The year is 1967 and I am in the back seat of my parent’s Pontiac Bonneville. KISN radio is spinning the latest Dionne Warwick tune. Her silky voice sings the lyrics: “What the world needs now is love sweet love. It’s the only thing that there’s just too little of.”
In light of current events, it’s easy to see that love is something the world could still use a whole lot more of. It was a different world in 1967, but many things, sadly, remain familiar. Our world continues to struggle with wars, hunger and oppression. Political polarization, racial inequality and subjugation persist, and we become acutely aware of it instantaneously thanks to the electronic devices we can no longer live without. We may feel helpless to change the strife in our world, but we still have control over what happens in the comfort of our homes, where we can choose to turn off the devices and share a little love in the way of a thoughtfully prepared meal.
Many families have begun to choose to be present at the dinner table. Busy schedules are making way for the awareness of how important it is to come together, take pleasure in a meal and share the happenings of the day. Meal preparation is moving away from frozen, prepared and additive-laden, one-box meals or calorie-crushing fast food or takeout. Today it has become easier than ever to locate fresh, healthy, seasonal and local ingredients if we are willing to show a little love by caring about the choices we make.
Show some love to the farmers who care enough not to use pesticides or genetically modified seed to grow their produce. Purchase meats from the ranchers who care for livestock naturally by feeding their animals grasses and grains and not loading them up with unnecessary antibiotics. Show some love to the local cheesemaker, winemaker and artisanal food manufacturer, who hold true to their standards by producing products that don’t use artificial colors or preservatives. Patronize restaurants that boast local and seasonal fare and choose establishments that take pride in the food they prepare and serve. These are the individuals who show their love every day by making a choice to take pride in what they do.
This Valentine’s Day go ahead and give your sweetie that box of chocolates, mushy card or colorful bouquet. Then show some real affection by turning off the distractions and being present with your Valentine. Share a delicious, romantic meal together and spread some love because it’s a good thing to do … no not just for some, but for everyone.
Coeur a la Creme is a classic recipe that uses very few ingredients, yet results in an impossibly creamy and light dessert. It requires no cooking, but in order to make it into its definitive heart shape, you will need to buy a special ceramic mold with holes in the bottom to drain out a small amount of the liquid. The mold may seem like a one-trick pony, but it works beautifully as a Valentine’s Day vessel to serve candy, cookies or fresh berries. I located flash-frozen Oregon strawberries to make the sauce for an amazing taste of a warm summer day, even in frosty February.
Coeur a la Creme
12 ounces cream cheese, at room temperature
1¼ cup confectioner’s sugar
2½ cups cold heavy cream
Seeds scraped from 1 vanilla bean
¼ teaspoon grated lemon zest
1 bag Sturms Berry Farm frozen Oregon strawberries, thawed
Sugar to taste
Fresh strawberries for garnish (optional)
You’ll also need:
7-inch, heart-shaped Coeur a la Creme mold or strainer
Place cream cheese and confectioner’s sugar in the bowl of a stand mixer. Beat on high for 2 minutes until well blended. Turn mixer to low and add chilled cream, vanilla seeds and lemon zest. Beat mixture on high until cream is whipped and mixture is thick like whipped cream. Line the Coeur a la Creme mold with cheesecloth, leaving enough overhang to cover completely. Pour mixture into mold and fold cheesecloth edges over top. Place on a plate or over a bowl to catch liquid (there won’t be very much) and refrigerate overnight. To serve place about 2-3 cups berries in a blender or food processor. Puree berries until smooth. Place puree in a saucepan over medium heat and add sugar to taste, about ¼ cup. Heat mixture until sugar dissolves. Remove from heat and allow to cool. Chill until needed.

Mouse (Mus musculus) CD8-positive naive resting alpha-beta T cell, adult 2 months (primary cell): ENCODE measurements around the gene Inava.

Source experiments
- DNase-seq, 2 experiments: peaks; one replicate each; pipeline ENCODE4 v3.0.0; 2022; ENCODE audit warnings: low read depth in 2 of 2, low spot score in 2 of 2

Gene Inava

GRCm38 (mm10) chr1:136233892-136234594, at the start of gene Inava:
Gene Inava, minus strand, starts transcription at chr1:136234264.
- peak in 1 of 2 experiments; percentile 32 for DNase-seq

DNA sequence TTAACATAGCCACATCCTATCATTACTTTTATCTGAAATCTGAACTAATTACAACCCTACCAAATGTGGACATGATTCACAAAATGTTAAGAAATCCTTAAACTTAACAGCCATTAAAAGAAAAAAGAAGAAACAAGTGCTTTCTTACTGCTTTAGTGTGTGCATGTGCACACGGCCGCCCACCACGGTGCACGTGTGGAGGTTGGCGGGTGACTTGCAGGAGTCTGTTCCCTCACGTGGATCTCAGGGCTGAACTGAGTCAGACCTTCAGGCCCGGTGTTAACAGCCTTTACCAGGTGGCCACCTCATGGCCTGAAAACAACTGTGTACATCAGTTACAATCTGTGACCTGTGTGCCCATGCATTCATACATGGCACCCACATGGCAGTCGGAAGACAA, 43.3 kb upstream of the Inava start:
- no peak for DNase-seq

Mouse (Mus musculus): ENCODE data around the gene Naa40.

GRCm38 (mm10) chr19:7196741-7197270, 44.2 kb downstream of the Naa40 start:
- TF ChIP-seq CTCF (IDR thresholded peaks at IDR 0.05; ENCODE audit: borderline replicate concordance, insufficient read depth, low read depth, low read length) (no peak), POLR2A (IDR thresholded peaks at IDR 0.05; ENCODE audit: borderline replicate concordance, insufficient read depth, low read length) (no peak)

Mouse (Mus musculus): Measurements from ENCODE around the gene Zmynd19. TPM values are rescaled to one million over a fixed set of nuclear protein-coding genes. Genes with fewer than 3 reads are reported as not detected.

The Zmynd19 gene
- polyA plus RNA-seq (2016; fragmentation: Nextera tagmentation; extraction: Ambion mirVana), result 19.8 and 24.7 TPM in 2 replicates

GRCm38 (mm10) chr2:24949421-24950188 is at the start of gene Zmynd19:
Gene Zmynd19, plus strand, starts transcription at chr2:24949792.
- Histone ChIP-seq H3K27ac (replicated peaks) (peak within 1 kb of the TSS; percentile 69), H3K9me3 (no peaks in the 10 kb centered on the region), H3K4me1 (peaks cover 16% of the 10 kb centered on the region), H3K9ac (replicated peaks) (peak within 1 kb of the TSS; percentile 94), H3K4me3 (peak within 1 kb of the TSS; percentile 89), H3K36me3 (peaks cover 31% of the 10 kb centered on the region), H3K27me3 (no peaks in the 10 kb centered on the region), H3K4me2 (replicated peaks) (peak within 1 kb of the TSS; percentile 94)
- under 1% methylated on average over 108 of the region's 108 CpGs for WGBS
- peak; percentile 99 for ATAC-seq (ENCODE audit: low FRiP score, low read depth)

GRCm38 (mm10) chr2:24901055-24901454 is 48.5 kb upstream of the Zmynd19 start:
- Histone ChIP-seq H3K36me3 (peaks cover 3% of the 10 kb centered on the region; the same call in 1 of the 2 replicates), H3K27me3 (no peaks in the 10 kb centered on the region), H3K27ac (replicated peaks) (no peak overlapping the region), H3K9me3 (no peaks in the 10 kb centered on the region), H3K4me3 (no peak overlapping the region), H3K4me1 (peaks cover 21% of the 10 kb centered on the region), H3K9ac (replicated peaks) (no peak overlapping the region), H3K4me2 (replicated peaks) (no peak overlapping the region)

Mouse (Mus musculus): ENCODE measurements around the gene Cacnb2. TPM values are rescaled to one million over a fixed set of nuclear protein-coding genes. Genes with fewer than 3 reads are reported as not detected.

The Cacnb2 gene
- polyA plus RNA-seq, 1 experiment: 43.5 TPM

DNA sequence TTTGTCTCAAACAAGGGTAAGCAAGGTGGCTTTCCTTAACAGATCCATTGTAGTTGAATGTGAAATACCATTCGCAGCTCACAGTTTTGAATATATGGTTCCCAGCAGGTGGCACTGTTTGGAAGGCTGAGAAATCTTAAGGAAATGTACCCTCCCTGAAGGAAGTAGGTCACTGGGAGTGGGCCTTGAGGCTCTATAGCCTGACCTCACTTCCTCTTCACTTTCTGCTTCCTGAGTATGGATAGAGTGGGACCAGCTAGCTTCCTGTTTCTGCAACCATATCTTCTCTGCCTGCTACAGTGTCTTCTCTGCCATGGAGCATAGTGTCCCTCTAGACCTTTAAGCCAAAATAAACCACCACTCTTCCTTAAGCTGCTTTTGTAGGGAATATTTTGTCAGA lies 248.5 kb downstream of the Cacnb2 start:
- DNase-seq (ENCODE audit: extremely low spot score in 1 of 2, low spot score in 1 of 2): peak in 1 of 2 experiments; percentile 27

To serve, pour a puddle of the puree on a serving plate. Carefully unwrap Coeur a la Creme onto center of plate and garnish with fresh strawberries if desired.
These crispy crackers are very similar to some that I have seen in the gourmet section of my local grocery store. The batter is baked in small loaf pans, allowed to cool and then sliced thin and baked into a crispy, chewy, sweet and savory cracker. It pairs beautifully with Beecher’s Flagship sharp cheddar and a drizzle of Mickelberry Gardens’ local wildflower honey. The loaves can be frozen and then partially thawed before slicing and re-baking into crisps.
Dried Fig and Pistachio Crisps
1 cup organic whole wheat flour
1 cup all-purpose flour
2 teaspoons baking soda
½ teaspoon kosher salt
¼ teaspoon freshly ground black pepper
2 cups whole-milk yogurt
¼ cup brown sugar
¼ cup honey
½ cup roasted pumpkin seeds
¼ cup black sesame seeds (substitute toasted white sesame seeds if preferred)
½ cup chopped dried figs
½ cup chopped pistachios
1 tablespoon chopped fresh rosemary
Preheat oven to 350º. In a large bowl, stir together the flours, baking soda, salt and pepper. Add the yogurt, brown sugar and honey and mix until just blended. Fold in the pumpkin and sesame seeds, figs, pistachios and rosemary. Spoon batter into three mini loaf pans that have been sprayed with nonstick spray. Bake for about 25 minutes until golden and springy to the touch. Wrap tightly and freeze slightly before slicing. Slice thinly and place on a baking sheet. Bake slices in a 350º oven for about 15 minutes or until slightly crisp.